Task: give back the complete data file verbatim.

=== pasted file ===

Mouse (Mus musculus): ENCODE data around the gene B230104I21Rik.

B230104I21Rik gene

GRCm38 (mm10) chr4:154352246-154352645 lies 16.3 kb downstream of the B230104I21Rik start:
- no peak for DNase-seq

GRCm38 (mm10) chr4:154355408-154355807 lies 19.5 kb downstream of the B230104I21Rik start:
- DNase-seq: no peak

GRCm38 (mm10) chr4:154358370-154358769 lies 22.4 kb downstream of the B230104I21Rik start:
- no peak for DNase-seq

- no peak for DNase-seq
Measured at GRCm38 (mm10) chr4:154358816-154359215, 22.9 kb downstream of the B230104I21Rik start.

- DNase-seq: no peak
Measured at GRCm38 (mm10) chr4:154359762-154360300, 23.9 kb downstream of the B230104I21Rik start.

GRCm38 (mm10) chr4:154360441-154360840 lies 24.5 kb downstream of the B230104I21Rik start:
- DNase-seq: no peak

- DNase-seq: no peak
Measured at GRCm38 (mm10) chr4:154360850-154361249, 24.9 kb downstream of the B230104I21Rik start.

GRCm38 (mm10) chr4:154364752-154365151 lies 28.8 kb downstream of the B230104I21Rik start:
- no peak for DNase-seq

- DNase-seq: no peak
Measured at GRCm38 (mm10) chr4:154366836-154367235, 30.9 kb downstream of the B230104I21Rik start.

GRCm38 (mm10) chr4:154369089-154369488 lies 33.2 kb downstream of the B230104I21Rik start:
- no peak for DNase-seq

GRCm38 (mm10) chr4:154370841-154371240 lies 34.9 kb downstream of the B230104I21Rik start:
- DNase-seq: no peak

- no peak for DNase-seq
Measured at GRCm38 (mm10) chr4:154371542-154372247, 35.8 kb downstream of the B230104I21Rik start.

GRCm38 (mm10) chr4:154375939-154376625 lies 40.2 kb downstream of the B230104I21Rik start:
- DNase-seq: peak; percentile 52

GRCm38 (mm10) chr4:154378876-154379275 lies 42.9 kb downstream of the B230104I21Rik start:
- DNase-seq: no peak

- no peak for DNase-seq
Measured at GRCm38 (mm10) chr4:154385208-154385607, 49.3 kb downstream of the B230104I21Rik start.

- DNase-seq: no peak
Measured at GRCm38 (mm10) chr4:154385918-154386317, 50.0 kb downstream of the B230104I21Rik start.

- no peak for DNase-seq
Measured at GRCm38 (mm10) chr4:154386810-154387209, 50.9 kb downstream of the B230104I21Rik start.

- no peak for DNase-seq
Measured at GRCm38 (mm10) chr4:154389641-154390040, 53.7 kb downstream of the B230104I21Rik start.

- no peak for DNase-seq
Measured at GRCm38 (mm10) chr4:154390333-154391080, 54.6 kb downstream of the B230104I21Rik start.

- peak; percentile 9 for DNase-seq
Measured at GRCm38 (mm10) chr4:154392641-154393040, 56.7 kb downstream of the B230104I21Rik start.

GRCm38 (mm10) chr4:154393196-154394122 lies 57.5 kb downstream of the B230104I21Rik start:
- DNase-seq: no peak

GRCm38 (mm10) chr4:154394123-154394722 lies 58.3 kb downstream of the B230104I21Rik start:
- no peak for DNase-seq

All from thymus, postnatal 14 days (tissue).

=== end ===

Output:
Mouse (Mus musculus): ENCODE data around the gene B230104I21Rik.

B230104I21Rik gene

GRCm38 (mm10) chr4:154352246-154352645 lies 16.3 kb downstream of the B230104I21Rik start:
- no peak for DNase-seq

GRCm38 (mm10) chr4:154355408-154355807 lies 19.5 kb downstream of the B230104I21Rik start:
- DNase-seq: no peak

GRCm38 (mm10) chr4:154358370-154358769 lies 22.4 kb downstream of the B230104I21Rik start:
- no peak for DNase-seq

- no peak for DNase-seq
Measured at GRCm38 (mm10) chr4:154358816-154359215, 22.9 kb downstream of the B230104I21Rik start.

- DNase-seq: no peak
Measured at GRCm38 (mm10) chr4:154359762-154360300, 23.9 kb downstream of the B230104I21Rik start.

GRCm38 (mm10) chr4:154360441-154360840 lies 24.5 kb downstream of the B230104I21Rik start:
- DNase-seq: no peak

- DNase-seq: no peak
Measured at GRCm38 (mm10) chr4:154360850-154361249, 24.9 kb downstream of the B230104I21Rik start.

GRCm38 (mm10) chr4:154364752-154365151 lies 28.8 kb downstream of the B230104I21Rik start:
- no peak for DNase-seq

- DNase-seq: no peak
Measured at GRCm38 (mm10) chr4:154366836-154367235, 30.9 kb downstream of the B230104I21Rik start.

GRCm38 (mm10) chr4:154369089-154369488 lies 33.2 kb downstream of the B230104I21Rik start:
- no peak for DNase-seq

GRCm38 (mm10) chr4:154370841-154371240 lies 34.9 kb downstream of the B230104I21Rik start:
- DNase-seq: no peak

- no peak for DNase-seq
Measured at GRCm38 (mm10) chr4:154371542-154372247, 35.8 kb downstream of the B230104I21Rik start.

GRCm38 (mm10) chr4:154375939-154376625 lies 40.2 kb downstream of the B230104I21Rik start:
- DNase-seq: peak; percentile 52

GRCm38 (mm10) chr4:154378876-154379275 lies 42.9 kb downstream of the B230104I21Rik start:
- DNase-seq: no peak

- no peak for DNase-seq
Measured at GRCm38 (mm10) chr4:154385208-154385607, 49.3 kb downstream of the B230104I21Rik start.

- DNase-seq: no peak
Measured at GRCm38 (mm10) chr4:154385918-154386317, 50.0 kb downstream of the B230104I21Rik start.

- no peak for DNase-seq
Measured at GRCm38 (mm10) chr4:154386810-154387209, 50.9 kb downstream of the B230104I21Rik start.

- no peak for DNase-seq
Measured at GRCm38 (mm10) chr4:154389641-154390040, 53.7 kb downstream of the B230104I21Rik start.

- no peak for DNase-seq
Measured at GRCm38 (mm10) chr4:154390333-154391080, 54.6 kb downstream of the B230104I21Rik start.

- peak; percentile 9 for DNase-seq
Measured at GRCm38 (mm10) chr4:154392641-154393040, 56.7 kb downstream of the B230104I21Rik start.

GRCm38 (mm10) chr4:154393196-154394122 lies 57.5 kb downstream of the B230104I21Rik start:
- DNase-seq: no peak

GRCm38 (mm10) chr4:154394123-154394722 lies 58.3 kb downstream of the B230104I21Rik start:
- no peak for DNase-seq

All from thymus, postnatal 14 days (tissue).